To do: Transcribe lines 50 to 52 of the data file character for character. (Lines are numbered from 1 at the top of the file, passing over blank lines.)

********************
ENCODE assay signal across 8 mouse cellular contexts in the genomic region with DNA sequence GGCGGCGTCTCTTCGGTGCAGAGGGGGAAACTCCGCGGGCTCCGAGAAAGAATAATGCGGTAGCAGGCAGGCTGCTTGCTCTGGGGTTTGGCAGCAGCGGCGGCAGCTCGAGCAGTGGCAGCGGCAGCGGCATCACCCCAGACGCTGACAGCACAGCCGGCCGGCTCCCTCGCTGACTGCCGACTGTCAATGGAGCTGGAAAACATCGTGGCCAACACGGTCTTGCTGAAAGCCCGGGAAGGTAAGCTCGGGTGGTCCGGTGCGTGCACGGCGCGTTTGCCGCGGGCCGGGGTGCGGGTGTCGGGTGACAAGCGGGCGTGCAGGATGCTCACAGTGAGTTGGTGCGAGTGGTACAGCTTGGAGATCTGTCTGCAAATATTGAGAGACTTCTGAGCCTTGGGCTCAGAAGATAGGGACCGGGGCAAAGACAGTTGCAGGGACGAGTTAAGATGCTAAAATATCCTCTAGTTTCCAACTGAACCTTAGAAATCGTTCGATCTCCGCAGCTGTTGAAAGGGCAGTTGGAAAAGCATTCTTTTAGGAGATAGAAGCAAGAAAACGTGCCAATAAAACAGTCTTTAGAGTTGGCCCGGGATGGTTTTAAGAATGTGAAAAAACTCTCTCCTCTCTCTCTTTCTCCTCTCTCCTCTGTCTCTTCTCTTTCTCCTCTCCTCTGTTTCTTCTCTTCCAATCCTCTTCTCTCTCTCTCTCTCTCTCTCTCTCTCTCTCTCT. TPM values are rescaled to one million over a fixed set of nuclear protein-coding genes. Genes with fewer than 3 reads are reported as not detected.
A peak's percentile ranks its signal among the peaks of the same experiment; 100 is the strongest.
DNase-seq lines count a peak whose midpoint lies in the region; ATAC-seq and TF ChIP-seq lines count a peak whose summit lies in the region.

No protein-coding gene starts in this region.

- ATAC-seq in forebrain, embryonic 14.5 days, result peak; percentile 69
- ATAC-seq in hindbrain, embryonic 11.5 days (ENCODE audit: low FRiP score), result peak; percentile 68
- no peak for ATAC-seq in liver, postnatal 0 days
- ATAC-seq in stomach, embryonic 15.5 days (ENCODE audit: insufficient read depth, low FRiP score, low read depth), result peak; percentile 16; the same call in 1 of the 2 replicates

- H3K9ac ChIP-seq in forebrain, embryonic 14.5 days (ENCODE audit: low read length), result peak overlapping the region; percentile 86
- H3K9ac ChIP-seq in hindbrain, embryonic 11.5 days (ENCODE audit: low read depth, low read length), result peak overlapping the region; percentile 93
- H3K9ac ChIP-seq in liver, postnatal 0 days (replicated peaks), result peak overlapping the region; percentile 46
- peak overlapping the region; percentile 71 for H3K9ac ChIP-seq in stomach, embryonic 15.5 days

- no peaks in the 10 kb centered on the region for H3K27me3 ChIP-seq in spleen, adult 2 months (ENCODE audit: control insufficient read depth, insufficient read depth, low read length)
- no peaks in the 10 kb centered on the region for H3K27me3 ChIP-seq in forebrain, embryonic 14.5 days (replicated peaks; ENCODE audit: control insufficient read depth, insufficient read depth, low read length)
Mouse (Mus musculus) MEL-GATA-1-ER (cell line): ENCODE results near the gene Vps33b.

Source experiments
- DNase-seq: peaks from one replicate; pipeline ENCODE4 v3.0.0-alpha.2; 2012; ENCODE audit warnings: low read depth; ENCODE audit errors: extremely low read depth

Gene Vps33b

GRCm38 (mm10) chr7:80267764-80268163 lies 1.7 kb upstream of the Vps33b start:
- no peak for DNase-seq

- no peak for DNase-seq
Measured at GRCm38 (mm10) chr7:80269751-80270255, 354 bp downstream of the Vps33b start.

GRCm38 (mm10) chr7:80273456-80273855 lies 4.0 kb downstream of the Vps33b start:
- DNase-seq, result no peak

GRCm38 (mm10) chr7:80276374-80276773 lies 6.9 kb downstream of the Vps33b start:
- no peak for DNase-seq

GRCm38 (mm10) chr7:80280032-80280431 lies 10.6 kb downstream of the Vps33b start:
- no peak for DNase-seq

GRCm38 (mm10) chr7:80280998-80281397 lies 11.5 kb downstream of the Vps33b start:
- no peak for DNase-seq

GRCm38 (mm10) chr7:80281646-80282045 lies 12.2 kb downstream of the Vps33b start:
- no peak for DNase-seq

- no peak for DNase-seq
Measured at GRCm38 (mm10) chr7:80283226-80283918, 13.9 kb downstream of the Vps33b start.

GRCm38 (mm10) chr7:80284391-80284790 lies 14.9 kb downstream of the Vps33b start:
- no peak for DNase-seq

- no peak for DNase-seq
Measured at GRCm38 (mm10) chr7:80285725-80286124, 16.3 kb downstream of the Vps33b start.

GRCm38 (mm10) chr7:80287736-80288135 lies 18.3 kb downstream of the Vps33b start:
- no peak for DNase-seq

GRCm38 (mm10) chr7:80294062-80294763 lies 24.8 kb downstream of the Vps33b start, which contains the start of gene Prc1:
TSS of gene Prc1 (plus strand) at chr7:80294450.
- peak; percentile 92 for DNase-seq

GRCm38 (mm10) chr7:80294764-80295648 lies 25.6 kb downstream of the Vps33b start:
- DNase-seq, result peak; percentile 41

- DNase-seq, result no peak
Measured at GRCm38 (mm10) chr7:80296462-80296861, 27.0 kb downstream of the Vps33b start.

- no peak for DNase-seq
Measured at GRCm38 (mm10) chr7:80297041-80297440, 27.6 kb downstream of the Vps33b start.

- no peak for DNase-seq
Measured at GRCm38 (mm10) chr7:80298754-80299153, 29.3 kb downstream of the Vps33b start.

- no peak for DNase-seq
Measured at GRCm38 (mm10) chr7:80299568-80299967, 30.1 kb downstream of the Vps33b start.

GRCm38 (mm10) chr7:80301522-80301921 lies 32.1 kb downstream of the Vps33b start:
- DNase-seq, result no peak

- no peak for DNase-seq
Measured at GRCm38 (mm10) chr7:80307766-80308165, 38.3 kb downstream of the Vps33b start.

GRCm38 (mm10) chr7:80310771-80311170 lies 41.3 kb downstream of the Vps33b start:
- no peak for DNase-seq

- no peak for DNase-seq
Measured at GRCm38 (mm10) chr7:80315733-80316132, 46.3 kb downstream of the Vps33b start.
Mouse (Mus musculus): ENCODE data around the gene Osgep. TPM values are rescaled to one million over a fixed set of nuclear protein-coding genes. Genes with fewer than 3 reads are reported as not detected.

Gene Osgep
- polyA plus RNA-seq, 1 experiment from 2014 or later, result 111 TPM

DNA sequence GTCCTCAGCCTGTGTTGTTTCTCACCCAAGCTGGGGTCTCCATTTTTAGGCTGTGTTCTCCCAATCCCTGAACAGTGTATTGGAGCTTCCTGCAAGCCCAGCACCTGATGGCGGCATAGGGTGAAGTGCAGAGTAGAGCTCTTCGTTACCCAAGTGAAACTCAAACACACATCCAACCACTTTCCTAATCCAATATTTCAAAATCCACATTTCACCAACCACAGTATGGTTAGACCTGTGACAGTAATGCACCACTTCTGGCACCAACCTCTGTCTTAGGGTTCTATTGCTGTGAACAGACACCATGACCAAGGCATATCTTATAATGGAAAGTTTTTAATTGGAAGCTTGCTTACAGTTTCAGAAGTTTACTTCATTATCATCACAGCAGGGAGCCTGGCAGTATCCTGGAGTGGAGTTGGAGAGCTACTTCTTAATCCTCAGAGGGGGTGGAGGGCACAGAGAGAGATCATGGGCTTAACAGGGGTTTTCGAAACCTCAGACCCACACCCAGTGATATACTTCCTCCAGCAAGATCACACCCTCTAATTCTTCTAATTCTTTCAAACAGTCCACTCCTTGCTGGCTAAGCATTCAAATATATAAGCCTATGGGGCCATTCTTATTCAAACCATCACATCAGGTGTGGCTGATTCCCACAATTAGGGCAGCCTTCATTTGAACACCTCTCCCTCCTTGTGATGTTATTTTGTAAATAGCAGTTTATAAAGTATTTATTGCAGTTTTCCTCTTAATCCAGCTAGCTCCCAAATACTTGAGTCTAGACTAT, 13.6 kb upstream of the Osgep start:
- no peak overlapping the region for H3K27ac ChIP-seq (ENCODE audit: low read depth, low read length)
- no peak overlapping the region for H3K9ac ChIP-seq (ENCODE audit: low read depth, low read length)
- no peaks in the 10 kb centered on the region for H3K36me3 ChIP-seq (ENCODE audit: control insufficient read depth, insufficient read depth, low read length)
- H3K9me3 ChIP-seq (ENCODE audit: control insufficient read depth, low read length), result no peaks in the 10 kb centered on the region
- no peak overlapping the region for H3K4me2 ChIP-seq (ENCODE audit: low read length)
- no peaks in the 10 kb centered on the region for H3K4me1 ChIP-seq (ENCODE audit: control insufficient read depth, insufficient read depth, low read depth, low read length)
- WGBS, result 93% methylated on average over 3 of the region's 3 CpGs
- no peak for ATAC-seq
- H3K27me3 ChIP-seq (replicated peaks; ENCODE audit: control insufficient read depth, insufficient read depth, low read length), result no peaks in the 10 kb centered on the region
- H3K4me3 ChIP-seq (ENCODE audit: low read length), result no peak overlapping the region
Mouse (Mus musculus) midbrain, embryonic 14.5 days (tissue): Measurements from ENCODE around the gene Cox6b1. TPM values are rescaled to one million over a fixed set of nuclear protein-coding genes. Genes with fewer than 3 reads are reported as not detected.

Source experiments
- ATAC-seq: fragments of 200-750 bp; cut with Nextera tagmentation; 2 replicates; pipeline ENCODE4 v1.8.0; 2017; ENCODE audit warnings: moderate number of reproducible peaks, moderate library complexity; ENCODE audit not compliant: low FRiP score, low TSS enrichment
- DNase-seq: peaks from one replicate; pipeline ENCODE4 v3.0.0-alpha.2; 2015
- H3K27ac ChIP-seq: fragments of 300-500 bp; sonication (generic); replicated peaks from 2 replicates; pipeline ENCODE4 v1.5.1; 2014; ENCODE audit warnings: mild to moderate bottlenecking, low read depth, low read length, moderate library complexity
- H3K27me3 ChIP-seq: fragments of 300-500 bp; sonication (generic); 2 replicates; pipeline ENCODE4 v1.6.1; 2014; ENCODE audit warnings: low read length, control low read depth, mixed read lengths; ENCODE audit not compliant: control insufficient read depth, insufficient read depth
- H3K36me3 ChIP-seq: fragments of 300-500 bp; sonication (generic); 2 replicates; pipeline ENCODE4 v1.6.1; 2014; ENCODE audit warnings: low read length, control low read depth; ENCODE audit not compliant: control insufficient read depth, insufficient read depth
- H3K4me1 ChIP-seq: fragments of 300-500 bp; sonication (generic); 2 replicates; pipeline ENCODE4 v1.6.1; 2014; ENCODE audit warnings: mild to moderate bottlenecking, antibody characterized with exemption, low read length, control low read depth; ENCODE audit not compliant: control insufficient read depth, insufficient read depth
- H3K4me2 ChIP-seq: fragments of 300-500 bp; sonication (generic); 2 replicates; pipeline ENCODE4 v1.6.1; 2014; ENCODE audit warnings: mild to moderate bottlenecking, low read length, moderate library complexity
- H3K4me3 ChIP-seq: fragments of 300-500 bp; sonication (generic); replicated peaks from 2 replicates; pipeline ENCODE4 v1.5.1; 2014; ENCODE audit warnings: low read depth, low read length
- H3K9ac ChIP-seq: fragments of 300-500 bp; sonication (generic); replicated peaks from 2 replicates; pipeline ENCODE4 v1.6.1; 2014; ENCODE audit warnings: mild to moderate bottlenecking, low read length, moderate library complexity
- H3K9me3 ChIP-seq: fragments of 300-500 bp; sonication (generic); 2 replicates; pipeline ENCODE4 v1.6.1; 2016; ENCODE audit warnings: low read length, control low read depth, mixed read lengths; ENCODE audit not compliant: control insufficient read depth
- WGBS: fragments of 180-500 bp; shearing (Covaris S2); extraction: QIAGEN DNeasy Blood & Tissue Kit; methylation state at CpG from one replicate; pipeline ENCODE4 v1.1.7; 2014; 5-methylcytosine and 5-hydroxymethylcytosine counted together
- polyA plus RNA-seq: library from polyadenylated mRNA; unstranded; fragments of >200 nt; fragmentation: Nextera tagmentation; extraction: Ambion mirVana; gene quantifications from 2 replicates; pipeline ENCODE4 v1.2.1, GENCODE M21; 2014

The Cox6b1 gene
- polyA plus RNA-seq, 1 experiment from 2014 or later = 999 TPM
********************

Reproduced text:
- no peak for DNase-seq
Measured at GRCm38 (mm10) chr7:80298754-80299153, 29.3 kb downstream of the Vps33b start.

- no peak for DNase-seq